Anyone that loves going to the theatre will no doubt have heard of the latest craze, but what exactly is immersive theatre? From The Great Gatsby to Mamma Mia! The Party, there’s plenty of immersive experiences to choose from these days. But are they for everyone? What is it actually like to go to an immersive theatre show, and how does it differ from traditional theatre?
Our guide brings the voices of theatre critics and companies to give you the low-down on immersive theatre.
What is immersive theatre?
As theatre critic Patrick Marmion explains, the term ‘immersive’ is being used for a wide spectrum of experiences. He adds that to some degree, all theatre aspires to be immersive, wanting to suck their audiences in. But when we come across ‘immersive theatre’ specifically, Marmion believes it refers to shows that want audiences to be ‘part of’ or at least ‘alongside’ the action.
This means that immersive theatre breaks down the fourth wall and any barriers between the audience and the stage. Spectators are invited to either play the role of a witness to the events in the story, or a more active role.
Bertie Watkins, director of immersive theatre company – Colab Theatre, states that, to him, immersive theatre is more of a design term, not a practise term. He enjoys seeing ludology (game theory) in use to give audiences a meaningful, absorbing and rich experience, which allows them to interact with the narrative. Marmion notes that across immersive shows, the level of interaction and depths of immersion can differ however.
Suzi Arkley of Mamma Mia! The Party describes how the audience are ‘totally immersed’ as they take on the role of guests at a party.
“The audience – or as we call them, guests – are immersed in every aspect of the event. Mamma Mia! The Party is set in a fictional taverna on the Greek island of Skopelos. Taverna owner Nikos and his family enact a story in real time around the guests, who are served food as they watch. They’re invited to participate in dialogue, sing along and in some cases, perform cameos! It really couldn’t be any more interactive!”Suzi Arkley, Mamma Mia! The Party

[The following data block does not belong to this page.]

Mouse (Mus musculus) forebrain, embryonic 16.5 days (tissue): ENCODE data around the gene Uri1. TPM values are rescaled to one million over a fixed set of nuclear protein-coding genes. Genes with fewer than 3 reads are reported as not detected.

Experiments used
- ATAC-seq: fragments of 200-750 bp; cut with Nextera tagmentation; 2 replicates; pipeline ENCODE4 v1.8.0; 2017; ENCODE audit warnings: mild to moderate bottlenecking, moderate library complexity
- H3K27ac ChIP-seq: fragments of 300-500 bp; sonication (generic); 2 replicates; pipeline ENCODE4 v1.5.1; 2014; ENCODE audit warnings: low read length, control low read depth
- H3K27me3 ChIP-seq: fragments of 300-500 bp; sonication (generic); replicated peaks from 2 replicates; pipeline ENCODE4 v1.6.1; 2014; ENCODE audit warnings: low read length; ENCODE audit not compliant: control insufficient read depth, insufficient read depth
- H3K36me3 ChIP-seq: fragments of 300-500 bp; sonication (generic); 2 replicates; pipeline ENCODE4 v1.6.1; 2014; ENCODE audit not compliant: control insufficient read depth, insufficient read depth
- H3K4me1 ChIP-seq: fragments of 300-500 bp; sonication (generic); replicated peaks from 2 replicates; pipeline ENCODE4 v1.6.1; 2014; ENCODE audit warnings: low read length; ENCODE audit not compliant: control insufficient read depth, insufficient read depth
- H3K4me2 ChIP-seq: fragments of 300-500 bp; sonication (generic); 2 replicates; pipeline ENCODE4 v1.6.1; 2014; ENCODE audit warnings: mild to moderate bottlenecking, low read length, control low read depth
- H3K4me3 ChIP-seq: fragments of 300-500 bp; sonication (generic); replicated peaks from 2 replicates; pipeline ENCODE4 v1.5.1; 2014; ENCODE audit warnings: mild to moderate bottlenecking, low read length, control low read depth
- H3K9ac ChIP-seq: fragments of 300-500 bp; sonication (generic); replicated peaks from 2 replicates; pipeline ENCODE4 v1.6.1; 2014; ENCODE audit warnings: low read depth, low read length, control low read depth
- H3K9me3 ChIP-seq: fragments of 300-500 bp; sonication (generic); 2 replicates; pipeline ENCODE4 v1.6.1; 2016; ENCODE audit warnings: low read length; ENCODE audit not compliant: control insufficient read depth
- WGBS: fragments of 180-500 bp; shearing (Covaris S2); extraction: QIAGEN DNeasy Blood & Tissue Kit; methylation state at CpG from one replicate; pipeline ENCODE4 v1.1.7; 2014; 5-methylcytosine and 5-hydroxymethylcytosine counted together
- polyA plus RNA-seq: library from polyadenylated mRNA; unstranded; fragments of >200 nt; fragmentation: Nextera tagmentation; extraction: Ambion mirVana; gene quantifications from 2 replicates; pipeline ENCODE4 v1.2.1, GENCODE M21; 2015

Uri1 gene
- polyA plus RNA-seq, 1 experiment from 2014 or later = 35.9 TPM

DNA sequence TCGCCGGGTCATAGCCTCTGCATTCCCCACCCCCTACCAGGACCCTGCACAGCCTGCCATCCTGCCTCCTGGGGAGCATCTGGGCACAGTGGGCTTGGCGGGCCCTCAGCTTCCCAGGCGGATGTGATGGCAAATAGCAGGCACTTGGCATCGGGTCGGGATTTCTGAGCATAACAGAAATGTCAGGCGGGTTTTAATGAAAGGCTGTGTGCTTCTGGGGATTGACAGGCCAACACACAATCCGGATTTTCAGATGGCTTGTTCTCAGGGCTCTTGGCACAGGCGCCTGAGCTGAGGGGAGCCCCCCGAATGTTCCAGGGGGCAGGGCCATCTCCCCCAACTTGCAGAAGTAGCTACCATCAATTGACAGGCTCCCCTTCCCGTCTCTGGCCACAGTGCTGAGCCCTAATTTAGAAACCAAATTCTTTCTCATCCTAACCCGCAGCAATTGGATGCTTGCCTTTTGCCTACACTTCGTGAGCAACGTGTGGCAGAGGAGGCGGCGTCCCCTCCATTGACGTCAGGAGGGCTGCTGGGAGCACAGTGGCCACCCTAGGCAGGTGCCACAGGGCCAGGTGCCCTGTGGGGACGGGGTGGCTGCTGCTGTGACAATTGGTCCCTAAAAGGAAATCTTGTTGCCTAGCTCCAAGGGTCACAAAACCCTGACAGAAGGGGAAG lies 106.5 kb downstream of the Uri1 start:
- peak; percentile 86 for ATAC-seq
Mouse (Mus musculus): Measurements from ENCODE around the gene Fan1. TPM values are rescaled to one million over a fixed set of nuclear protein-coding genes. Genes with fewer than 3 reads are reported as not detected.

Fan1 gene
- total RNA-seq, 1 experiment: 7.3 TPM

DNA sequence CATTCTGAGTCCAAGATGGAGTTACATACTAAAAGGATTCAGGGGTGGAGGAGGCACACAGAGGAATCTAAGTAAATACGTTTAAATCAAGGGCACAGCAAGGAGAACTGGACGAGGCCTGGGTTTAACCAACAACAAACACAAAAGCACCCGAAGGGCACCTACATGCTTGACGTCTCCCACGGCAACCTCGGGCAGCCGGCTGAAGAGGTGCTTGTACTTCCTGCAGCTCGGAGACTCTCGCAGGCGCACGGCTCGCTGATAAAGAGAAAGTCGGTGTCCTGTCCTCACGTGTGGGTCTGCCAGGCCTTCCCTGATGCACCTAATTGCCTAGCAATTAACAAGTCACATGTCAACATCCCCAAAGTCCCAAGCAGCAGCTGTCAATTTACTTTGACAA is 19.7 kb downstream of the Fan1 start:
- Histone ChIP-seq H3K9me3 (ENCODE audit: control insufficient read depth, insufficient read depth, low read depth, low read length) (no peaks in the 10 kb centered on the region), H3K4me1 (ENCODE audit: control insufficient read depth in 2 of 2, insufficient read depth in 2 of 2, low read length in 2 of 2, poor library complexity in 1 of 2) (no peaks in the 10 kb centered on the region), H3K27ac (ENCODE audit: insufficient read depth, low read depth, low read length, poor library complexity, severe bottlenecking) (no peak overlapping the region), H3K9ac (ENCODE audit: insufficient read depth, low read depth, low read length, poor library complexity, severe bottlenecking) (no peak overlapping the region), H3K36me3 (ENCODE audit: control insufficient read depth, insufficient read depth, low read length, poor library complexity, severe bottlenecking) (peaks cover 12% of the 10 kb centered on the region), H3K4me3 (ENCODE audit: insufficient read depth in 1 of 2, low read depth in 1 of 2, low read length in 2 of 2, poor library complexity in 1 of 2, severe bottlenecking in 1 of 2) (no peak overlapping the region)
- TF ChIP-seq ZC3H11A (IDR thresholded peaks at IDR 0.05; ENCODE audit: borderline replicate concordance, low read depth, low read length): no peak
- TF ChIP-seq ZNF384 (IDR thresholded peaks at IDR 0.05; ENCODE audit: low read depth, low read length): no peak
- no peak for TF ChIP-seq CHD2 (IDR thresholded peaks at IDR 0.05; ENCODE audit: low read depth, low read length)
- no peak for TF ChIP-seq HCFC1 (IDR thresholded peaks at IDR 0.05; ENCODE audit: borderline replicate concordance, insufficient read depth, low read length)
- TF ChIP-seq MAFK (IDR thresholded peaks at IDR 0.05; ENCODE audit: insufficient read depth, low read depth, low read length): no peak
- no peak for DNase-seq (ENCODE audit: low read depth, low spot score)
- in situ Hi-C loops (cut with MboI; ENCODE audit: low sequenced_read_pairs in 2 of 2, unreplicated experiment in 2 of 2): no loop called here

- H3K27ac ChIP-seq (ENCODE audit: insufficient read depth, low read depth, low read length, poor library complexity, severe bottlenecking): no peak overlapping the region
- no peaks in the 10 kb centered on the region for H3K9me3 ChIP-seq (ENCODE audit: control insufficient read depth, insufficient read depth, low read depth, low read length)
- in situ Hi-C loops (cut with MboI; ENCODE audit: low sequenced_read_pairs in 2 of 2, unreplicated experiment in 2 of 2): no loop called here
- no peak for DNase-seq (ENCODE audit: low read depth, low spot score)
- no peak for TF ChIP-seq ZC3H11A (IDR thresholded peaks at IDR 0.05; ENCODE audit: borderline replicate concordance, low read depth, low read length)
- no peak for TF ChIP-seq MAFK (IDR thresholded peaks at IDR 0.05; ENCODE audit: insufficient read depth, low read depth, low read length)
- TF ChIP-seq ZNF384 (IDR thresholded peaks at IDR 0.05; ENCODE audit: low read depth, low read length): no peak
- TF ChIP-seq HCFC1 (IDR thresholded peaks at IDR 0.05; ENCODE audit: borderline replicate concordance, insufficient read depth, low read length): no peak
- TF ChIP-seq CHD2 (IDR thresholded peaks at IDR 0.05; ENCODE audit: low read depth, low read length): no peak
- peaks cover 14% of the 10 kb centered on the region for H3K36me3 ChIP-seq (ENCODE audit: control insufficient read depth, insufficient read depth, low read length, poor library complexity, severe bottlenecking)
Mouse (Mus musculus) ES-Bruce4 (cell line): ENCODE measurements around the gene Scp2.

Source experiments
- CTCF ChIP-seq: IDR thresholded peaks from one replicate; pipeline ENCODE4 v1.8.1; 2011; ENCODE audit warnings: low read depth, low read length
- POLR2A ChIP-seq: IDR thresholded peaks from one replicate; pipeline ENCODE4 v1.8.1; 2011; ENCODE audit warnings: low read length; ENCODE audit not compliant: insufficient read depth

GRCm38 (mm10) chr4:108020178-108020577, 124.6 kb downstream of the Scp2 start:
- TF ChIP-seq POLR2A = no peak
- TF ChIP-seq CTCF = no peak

Mamma Mia! The Party opened in Stockholm in 2016, but moved to the O2 in London just months ago. It’s one of the most recent immersive experiences to hit the UK, but immersive theatre has been around for a while!
When did immersive theatre begin?
While theatre stems back to Ancient Greece, Marmion claims immersive shows take inspiration from the realism of the late 19th and early 20th century. In particular, he notes the prominence of playwright Stringberg. But the more modern traces of immersive theatre as we know it today stem from Punchdrunk, pioneers of the form.
The company emerged in 2000 under the direction of Felix Barrett. Their productions introduced the concept of audiences playing an active role in their experience. Punchdrunk take over a whole warehouse with action taking place in every room. Audiences can then wander freely and choose the narrative they want to see. The popularity of their immersive shows spurred the formation of sister company Punchdrunk International in 2015.
Colab Theatre were also responsible for the movement of immersive theatre. They started showing pervasive theatre pieces around the streets of London in 2014. They then opened Colab Factory, the UK’s first space dedicated to immersive theatre.
Why is it so popular?
Reflecting on Mamma Mia! The Party especially, Arkley believes it’s the food and family-friendly experience that make it so popular. She also claims that guests rave about the attention to detail, which transports them away to Greece.
Escapism appears to be a common belief as to why immersive theatre is so fun. Arguably, theatre in general provides a chance for spectators to ‘escape’ and lose themselves in another world. But immersive theatre takes it to the next level.
Speaking about the show, ‘The Hunt for the Smoking Caterpillar’, Benjamin Tucker describes how escapism is one of the key reasons audiences choose to book tickets.
“There’s a total ‘real world’ abandonment as players interact with Wonderlanders to pursue the caterpillar and golds. There’s no VR, no fancy special effects, no one-way performances, and no slides! The player’s head is totally immersed in the game, and our characters support their choices. How they play affects the outcome, they are the heroes!”Benjamin Tucker, Creator of Buck Buck Games
Beyond wanting to disappear in another world, a qualitative study by Walmsley (2011) shows there are other reasons why immersive theatre is so popular. The research explored audience motivation for going to the theatre, and found that the leading factor was the pursuit of emotional experiences and impact. As immersive theatre is all about the audience’s sensory relationship with the show, and how they experience it, it’s no wonder so many enjoy it.
“Immersive theatre lets you live the experience, rather than just watch it. This allows for the show stakes to be 10x more engaging because you are part of the narrative. There is also flexibility in your involvement and our work revolves around these elements.”Bertie Watkins, Director at Colab Theatre